Reason is often considered to be the defining feature of humanity. Humans have been qualifying reason, categorizing forms of it, criticizing failures of it and comparing it with other epistemologies like faith and other capacities like emotion seemingly forever.


We have divided reason into logical, deductive, inductive, abductive, intuitive and verbal. We’ve discovered, named and delineated dozens of formal and informal fallacies which plague our reasoning and identified a myriad of cognitive biases. We’ve elevated reason to the highest human faculty like Plato or wondered if we can even do it at all like Descartes. We’ve asked whether reason is really the best way to establish truth, whether our senses and emotions serve it or hinder it and whether it can make us happy or good.


In recent years, neuroscientists and cognitive psychologists have confirmed our suspicions that we’re not very good at reasoning and shown that, in fact, we are driven primarily by emotions and intuitions.


Reasoning evolved to help us maximize the benefits of our intuitions but most often this means rationalizing and justifying what the intuitions make us want to do.


What we have, Haidt tells us, is not an inner scientist but an inner lawyer.


It is particularly difficult to change our minds. The psychiatrist, Karl Menninger showed that primitive parts of our brains reward us when we have our existing beliefs confirmed and react to new ideas as if they are dangers. He said “The powerful dorsolateral prefrontal cortex can override these more primitive brain centers and assert reason and logic, but it is slow to act and requires a great deal of determination and effort to do so. Hence, it is fundamentally unnatural and uncomfortable to change our minds, and this is reflected in the way our brains work."(In d’Ancona)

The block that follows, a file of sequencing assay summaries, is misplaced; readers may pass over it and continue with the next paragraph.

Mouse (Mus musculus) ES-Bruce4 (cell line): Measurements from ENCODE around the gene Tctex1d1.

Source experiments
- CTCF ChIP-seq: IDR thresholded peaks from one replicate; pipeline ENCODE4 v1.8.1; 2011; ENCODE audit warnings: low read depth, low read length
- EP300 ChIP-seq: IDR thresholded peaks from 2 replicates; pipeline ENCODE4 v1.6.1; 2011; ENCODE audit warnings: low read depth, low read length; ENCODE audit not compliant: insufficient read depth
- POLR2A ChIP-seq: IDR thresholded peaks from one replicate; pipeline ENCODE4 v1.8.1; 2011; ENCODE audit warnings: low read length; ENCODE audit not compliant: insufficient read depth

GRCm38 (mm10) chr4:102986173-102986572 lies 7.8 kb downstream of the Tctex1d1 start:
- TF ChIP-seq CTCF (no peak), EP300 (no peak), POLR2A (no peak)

The research of Jonathan Haidt would reach the same conclusion. “Each individual reasoner is really good at one thing: finding evidence to support the position he or she already holds…But if you put individuals together in the right way, such that some individuals can use their reasoning powers to disconfirm the claims of others, and all individuals feel some common bond or shared fate that allows them to interact civilly, you can create a group that ends up producing good reasoning as an emergent property of the social system. This is why it’s so important to have intellectual and ideological diversity." In this way, the good ideas win out and the bad get marginalized.


Postmodernism was to a large extent an attempt to appreciate a wider range of human experience particularly that of marginalized groups, something which modernism did not do sufficiently. However, it was cynical, fragmented, ambiguous and superficial. A common criticism of postmodernism is that it fails to appreciate the human need for metanarratives — large, overarching explanations that provide unity, purpose and satisfaction.


讀完:December 10, 2017 at 08:44PM|來源:URL